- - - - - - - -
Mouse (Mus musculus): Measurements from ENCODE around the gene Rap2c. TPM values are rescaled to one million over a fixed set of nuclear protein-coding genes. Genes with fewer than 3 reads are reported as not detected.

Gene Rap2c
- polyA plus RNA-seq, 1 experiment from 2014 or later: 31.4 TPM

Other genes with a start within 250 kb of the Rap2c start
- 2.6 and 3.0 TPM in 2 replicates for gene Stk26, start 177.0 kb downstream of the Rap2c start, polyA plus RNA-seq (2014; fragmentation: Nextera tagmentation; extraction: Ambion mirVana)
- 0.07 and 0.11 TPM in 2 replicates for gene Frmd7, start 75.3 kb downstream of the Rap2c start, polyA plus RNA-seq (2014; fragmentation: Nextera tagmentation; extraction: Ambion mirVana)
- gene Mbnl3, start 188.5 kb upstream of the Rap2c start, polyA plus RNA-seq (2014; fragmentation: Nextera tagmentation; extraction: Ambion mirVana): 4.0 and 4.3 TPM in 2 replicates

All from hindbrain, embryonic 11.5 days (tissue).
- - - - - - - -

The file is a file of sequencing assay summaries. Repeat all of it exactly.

Mouse (Mus musculus): Measurements from ENCODE around the gene Rap2c. TPM values are rescaled to one million over a fixed set of nuclear protein-coding genes. Genes with fewer than 3 reads are reported as not detected.

Gene Rap2c
- polyA plus RNA-seq, 1 experiment from 2014 or later: 31.4 TPM

Other genes with a start within 250 kb of the Rap2c start
- 2.6 and 3.0 TPM in 2 replicates for gene Stk26, start 177.0 kb downstream of the Rap2c start, polyA plus RNA-seq (2014; fragmentation: Nextera tagmentation; extraction: Ambion mirVana)
- 0.07 and 0.11 TPM in 2 replicates for gene Frmd7, start 75.3 kb downstream of the Rap2c start, polyA plus RNA-seq (2014; fragmentation: Nextera tagmentation; extraction: Ambion mirVana)
- gene Mbnl3, start 188.5 kb upstream of the Rap2c start, polyA plus RNA-seq (2014; fragmentation: Nextera tagmentation; extraction: Ambion mirVana): 4.0 and 4.3 TPM in 2 replicates

All from hindbrain, embryonic 11.5 days (tissue).